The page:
FIRMS SHOULD LOOK TO NET PHONES TO SAVE DOLLARS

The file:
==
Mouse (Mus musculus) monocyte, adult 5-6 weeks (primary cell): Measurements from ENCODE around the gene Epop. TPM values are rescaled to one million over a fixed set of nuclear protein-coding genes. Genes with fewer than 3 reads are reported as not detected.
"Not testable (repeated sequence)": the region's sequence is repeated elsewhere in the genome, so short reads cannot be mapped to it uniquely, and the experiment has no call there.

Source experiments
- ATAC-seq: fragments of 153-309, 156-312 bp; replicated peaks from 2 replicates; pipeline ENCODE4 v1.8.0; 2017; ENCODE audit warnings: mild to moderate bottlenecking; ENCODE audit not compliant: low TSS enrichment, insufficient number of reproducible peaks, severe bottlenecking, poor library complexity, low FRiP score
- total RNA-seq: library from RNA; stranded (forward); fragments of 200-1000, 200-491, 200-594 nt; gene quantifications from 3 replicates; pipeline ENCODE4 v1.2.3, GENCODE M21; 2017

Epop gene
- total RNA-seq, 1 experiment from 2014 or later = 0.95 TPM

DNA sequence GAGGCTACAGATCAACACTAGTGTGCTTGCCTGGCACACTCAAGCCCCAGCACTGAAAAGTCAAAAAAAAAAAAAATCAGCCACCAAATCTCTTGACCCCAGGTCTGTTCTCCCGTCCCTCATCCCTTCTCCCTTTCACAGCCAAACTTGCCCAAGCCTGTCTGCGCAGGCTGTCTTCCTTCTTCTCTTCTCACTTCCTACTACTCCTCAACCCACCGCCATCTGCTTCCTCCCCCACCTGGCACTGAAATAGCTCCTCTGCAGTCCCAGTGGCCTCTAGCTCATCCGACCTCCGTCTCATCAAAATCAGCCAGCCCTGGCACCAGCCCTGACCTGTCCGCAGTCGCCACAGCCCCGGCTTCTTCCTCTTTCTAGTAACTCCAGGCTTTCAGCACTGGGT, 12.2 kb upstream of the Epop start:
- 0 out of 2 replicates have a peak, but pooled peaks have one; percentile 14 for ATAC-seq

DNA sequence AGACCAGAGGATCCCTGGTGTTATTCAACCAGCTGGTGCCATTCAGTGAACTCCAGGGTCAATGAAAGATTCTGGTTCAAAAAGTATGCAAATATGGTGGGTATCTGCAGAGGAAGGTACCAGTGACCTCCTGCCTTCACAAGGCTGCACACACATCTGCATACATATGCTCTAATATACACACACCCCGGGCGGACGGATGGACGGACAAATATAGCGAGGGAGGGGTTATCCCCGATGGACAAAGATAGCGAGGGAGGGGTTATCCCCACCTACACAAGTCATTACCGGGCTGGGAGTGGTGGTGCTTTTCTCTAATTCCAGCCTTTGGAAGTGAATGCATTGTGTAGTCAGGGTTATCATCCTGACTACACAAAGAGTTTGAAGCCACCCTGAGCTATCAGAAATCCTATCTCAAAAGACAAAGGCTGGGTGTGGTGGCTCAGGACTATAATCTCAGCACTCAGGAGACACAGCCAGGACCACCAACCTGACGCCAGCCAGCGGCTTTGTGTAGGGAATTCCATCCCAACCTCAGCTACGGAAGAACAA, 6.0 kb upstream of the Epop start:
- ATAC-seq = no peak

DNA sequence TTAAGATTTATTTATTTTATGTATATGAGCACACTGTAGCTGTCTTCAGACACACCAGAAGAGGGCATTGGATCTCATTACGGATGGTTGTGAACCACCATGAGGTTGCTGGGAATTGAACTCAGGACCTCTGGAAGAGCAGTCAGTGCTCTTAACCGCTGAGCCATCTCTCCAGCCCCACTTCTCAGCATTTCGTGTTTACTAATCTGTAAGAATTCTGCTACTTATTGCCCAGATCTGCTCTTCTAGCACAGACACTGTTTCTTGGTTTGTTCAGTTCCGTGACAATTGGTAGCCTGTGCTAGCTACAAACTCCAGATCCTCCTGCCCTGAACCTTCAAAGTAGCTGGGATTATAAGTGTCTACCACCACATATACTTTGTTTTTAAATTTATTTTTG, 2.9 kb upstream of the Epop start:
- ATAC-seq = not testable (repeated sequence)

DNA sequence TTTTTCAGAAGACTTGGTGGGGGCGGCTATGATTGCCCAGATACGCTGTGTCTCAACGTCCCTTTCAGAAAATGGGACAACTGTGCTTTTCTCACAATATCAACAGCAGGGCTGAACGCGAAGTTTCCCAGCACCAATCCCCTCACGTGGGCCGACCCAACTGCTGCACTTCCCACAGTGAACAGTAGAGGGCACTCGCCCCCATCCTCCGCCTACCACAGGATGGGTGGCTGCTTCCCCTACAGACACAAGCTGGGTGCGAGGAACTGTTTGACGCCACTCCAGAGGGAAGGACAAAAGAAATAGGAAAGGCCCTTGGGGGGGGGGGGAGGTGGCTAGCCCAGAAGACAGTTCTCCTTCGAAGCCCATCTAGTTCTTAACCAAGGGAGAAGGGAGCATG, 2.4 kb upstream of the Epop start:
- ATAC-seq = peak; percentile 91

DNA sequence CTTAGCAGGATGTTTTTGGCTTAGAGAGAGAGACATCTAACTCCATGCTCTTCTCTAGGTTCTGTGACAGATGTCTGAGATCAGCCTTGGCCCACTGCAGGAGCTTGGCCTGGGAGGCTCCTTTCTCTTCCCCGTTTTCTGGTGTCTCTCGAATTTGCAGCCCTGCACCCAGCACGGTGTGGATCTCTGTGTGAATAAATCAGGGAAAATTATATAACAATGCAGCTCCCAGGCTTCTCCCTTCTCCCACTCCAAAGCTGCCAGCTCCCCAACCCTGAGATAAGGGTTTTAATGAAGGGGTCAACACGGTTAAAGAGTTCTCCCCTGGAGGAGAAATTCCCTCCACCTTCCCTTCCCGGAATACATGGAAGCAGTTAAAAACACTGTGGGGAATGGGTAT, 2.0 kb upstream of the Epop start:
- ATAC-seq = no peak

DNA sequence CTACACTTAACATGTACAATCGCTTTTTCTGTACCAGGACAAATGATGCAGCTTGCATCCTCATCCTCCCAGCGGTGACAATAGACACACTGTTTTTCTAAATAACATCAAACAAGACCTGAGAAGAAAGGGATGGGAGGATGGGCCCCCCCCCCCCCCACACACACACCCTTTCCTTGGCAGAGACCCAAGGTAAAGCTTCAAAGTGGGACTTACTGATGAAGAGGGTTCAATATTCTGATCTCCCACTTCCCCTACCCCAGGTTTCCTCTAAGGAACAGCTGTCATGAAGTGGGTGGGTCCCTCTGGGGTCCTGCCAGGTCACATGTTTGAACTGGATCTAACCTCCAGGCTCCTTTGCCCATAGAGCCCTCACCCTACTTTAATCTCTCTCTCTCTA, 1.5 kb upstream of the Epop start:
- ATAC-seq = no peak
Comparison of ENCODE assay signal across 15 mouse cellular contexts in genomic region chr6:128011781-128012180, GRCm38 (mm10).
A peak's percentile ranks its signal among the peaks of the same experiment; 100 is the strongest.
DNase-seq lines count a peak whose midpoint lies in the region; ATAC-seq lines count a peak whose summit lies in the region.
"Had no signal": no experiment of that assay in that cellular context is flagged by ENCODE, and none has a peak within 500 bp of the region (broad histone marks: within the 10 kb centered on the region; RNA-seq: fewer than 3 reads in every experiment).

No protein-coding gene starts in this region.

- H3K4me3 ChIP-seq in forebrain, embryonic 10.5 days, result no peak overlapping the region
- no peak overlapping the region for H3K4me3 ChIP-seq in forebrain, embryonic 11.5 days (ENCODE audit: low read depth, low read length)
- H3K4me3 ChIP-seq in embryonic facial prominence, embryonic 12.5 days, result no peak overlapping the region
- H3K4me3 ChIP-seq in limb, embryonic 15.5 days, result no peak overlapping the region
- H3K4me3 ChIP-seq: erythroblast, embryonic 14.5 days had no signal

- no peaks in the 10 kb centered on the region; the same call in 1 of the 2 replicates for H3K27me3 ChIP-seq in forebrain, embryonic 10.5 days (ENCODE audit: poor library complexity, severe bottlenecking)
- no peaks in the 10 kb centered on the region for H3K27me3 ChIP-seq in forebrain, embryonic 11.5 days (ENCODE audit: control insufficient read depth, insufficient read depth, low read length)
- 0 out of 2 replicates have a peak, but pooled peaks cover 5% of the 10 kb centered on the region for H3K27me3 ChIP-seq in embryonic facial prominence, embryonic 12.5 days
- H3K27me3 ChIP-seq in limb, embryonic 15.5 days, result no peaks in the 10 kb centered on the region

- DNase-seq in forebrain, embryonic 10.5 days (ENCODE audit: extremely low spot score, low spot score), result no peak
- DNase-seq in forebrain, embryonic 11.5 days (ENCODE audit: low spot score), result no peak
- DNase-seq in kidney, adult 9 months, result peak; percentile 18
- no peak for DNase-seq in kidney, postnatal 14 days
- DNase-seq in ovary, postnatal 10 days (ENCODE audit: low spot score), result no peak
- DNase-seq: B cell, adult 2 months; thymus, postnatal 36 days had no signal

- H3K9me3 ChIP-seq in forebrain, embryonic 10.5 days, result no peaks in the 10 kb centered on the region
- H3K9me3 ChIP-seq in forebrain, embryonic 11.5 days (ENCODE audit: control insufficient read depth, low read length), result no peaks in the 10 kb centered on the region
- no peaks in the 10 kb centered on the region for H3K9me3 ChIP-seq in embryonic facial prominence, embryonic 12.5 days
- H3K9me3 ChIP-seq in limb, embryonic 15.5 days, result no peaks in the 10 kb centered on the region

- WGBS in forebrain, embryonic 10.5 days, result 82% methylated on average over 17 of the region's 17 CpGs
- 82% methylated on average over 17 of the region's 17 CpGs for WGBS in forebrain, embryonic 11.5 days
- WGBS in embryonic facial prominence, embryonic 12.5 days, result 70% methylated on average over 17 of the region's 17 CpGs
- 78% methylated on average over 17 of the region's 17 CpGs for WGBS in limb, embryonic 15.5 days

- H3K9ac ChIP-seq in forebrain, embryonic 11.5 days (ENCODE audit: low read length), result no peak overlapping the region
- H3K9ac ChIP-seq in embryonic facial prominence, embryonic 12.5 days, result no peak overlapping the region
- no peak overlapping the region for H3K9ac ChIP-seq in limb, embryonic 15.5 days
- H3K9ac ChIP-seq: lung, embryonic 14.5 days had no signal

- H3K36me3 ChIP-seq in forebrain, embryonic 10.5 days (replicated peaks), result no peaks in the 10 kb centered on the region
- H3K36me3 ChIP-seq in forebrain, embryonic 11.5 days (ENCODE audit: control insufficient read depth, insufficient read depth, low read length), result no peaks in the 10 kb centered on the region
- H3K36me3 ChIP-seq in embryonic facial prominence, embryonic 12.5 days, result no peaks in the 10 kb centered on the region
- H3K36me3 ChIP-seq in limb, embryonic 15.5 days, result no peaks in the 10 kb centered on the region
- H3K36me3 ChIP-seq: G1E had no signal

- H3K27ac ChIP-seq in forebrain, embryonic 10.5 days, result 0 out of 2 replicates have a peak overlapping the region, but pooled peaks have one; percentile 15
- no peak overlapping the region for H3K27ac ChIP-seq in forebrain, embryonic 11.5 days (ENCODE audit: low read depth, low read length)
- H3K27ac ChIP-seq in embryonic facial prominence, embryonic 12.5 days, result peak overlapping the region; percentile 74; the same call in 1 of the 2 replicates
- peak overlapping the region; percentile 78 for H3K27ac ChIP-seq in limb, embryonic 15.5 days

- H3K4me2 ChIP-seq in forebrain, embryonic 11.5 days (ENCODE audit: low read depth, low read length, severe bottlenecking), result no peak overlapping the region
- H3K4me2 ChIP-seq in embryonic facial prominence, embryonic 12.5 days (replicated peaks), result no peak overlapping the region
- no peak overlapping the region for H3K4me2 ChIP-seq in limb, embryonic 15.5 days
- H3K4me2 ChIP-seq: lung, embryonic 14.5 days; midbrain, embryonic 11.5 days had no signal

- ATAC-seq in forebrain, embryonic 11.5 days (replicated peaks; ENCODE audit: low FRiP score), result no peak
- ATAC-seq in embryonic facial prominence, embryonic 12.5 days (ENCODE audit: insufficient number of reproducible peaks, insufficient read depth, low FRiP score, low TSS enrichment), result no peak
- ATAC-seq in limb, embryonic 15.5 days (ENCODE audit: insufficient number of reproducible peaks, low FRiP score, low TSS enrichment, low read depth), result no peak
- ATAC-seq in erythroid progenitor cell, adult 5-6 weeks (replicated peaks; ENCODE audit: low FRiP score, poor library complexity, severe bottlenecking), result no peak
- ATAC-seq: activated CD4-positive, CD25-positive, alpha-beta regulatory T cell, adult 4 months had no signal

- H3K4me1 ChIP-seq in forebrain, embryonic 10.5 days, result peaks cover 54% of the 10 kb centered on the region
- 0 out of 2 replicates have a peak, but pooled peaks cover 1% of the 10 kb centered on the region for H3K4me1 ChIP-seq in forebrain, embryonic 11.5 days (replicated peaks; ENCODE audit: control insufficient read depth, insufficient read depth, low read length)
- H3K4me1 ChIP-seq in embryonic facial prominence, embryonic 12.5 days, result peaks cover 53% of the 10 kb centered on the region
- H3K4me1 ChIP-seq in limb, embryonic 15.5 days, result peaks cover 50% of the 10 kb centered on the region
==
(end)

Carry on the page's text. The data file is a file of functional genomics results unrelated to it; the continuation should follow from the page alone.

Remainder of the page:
With agencies taking on projects all over the world, PR executives may want to look to Internet telephone as a way to talk to clients on the other side of the world for the price of a local call. That is the promise of "telephony," which will use the Internet rather than the telephone network. Supporters of Internet telephones, also known as Net phones and Web phones, believe they will transform global communications for all companies, but especially communications firms. Internet users -estimated at 50 million people worldwide -access the network by making a local telephone call from their PC modem to an Internet service provider. "The crux of PR is communications so using the newest technologies such as telephony is very important," said Tony Duerinck, marketing development manager of Dialogic, a New Jersey-based computer telephony company. "Companies that are multi-national or that have clients all over the world are sitting up and listening about this new technology." The Internet could be used for many other telephony services --including faxing, paging, video-conferencing, collaborative computing, business-to-business applications and electronic commerce. Although an Internet user may be accessing data from a computer the other side of the world, he or she pays only local call rates. This is what lies behind the economics of Internet-based telephony. To use an Internet phone you need: a PC, telephony software, microphone, speakers and a plug-in computer card that converts speech to data, and vice versa. Companies marketing Internet phone software include Quarterdeck, Televox, DigiPhone Europe, Netspeak and VocalTec. Prices range from free to $60. To make an Internet telephone call, two people need to have phone software stored on their PCs and to arrange to make a call at a pre-set time. The caller clicks an on-screen icon and the recipient sees a message on the PC screen or hears a sound through the computer speakers. Internet phones can offer advanced features such as call screening, but they do not have the same sound quality as a fixed-line phone. Speech is compressed and suffers from a time delay - the effect is of having a conversation over a satellite link. In many cases, only one person can talk at a time. While Internet phones are still new, experts are excited about the technology. "Internet telephony will open up the way for online shopping and banking, credit card verification and collaborative communications. People will be able to talk and work together on the same computer screen via the Net," said Scott Coleman, general manager at Syntellect, a U.S. interactive voice company in Atlanta. (Dialogic, 201/993-3030; Syntellect 770/668-1170) FAST FACT: The International Data Corporation (IDC) estimates there were 500,000 Internet phone users at the end of 1995, with the market worth about $3.5 million. IDC said the number of users could reach $16 million by the end of 1999, with a market value of $560 million.

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